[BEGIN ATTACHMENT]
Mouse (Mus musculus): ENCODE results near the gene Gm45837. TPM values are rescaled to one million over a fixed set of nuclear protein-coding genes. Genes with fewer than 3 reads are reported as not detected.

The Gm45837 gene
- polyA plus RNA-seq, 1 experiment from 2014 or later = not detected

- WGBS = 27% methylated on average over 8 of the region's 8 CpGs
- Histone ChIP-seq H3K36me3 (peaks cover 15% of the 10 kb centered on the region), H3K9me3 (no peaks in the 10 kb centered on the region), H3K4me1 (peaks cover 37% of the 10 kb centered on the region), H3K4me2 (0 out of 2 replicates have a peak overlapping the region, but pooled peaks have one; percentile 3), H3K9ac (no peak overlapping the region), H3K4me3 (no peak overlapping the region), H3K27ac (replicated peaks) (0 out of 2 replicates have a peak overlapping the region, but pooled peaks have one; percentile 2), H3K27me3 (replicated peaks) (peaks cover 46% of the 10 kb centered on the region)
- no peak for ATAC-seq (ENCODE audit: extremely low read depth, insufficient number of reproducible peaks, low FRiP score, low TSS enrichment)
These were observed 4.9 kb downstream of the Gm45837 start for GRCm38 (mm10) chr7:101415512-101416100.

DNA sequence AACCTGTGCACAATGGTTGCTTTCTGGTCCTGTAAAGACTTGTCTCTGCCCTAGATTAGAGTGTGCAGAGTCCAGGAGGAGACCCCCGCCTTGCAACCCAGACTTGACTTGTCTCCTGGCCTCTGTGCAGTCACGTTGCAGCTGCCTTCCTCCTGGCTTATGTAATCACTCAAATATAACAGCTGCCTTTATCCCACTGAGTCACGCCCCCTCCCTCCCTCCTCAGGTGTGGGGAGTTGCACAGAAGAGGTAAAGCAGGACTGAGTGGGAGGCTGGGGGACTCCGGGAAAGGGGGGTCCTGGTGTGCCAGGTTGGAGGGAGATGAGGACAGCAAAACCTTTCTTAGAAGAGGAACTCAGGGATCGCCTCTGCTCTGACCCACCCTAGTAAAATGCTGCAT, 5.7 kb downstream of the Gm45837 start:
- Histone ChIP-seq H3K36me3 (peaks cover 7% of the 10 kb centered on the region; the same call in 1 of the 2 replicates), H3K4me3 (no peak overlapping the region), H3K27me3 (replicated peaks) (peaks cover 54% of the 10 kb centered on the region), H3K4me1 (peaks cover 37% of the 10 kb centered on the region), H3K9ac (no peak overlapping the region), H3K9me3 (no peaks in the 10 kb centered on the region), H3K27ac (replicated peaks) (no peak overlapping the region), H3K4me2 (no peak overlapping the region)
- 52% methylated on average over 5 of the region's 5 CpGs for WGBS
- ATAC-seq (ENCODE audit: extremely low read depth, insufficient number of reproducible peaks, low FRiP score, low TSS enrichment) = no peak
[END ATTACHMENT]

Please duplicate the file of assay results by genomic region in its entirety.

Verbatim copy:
Mouse (Mus musculus): ENCODE results near the gene Gm45837. TPM values are rescaled to one million over a fixed set of nuclear protein-coding genes. Genes with fewer than 3 reads are reported as not detected.

The Gm45837 gene
- polyA plus RNA-seq, 1 experiment from 2014 or later = not detected

- WGBS = 27% methylated on average over 8 of the region's 8 CpGs
- Histone ChIP-seq H3K36me3 (peaks cover 15% of the 10 kb centered on the region), H3K9me3 (no peaks in the 10 kb centered on the region), H3K4me1 (peaks cover 37% of the 10 kb centered on the region), H3K4me2 (0 out of 2 replicates have a peak overlapping the region, but pooled peaks have one; percentile 3), H3K9ac (no peak overlapping the region), H3K4me3 (no peak overlapping the region), H3K27ac (replicated peaks) (0 out of 2 replicates have a peak overlapping the region, but pooled peaks have one; percentile 2), H3K27me3 (replicated peaks) (peaks cover 46% of the 10 kb centered on the region)
- no peak for ATAC-seq (ENCODE audit: extremely low read depth, insufficient number of reproducible peaks, low FRiP score, low TSS enrichment)
These were observed 4.9 kb downstream of the Gm45837 start for GRCm38 (mm10) chr7:101415512-101416100.

DNA sequence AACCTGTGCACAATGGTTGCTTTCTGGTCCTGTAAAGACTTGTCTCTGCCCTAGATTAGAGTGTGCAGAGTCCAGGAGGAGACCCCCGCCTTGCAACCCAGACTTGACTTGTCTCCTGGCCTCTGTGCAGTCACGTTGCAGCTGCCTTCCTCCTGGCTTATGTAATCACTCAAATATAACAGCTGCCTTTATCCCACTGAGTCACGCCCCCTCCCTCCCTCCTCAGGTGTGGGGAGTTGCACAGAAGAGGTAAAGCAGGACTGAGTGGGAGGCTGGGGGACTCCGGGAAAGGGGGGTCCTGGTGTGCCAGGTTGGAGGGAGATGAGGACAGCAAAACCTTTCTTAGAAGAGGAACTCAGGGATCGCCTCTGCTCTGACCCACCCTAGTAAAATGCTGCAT, 5.7 kb downstream of the Gm45837 start:
- Histone ChIP-seq H3K36me3 (peaks cover 7% of the 10 kb centered on the region; the same call in 1 of the 2 replicates), H3K4me3 (no peak overlapping the region), H3K27me3 (replicated peaks) (peaks cover 54% of the 10 kb centered on the region), H3K4me1 (peaks cover 37% of the 10 kb centered on the region), H3K9ac (no peak overlapping the region), H3K9me3 (no peaks in the 10 kb centered on the region), H3K27ac (replicated peaks) (no peak overlapping the region), H3K4me2 (no peak overlapping the region)
- 52% methylated on average over 5 of the region's 5 CpGs for WGBS
- ATAC-seq (ENCODE audit: extremely low read depth, insufficient number of reproducible peaks, low FRiP score, low TSS enrichment) = no peak